Lists are a widely used datatype in Haskell. In fact, if you have used strings you’ve used Haskell’s lists!
Haskell’s lists are recursively defined as follows:
data  a -- A List containing type `a` =  -- Empty list constructor. | a : [a] -- "Construction" constructor, a.k.a. cons.
Notice that lists in Haskell are not arrays, but linked lists.
The following are examples of lists:
empty :: [()] empty =  ints :: [Int] ints = 1 : 2 : 3 :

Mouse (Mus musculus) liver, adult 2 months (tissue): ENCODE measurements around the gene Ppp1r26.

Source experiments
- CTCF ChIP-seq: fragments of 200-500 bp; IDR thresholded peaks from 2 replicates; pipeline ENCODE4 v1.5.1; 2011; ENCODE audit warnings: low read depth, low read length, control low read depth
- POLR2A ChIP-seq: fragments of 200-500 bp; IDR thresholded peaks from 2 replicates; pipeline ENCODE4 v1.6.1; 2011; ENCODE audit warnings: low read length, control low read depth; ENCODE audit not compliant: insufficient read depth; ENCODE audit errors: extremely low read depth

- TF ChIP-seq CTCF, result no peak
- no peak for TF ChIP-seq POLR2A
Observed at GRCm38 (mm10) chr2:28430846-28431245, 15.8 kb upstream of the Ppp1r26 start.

There’s syntactic sugar for making lists as well:
bools :: [Bool] bools = [True, False, False, True] -- True : False : False : True : 
String is just an alias for
chars :: [Char] chars = "This is a character list!"
Lists have many different built in functions. Here’s a few:
-- Concatenation: -- Stick two lists together. greeting :: String greeting = "Hello, " ++ "World!" -- "Hello, World!" -- Map: -- Appy some function to overy element. abc :: [Int] abc = map succ [0, 1, 2] -- [1, 2, 3]
You can easily pattern match lists to easily recurse over them.
map' :: (a -> b) -> [a] -> [b] map' _  =  -- Base case. map' f (a:as) = f a : map' f as -- Recursive case.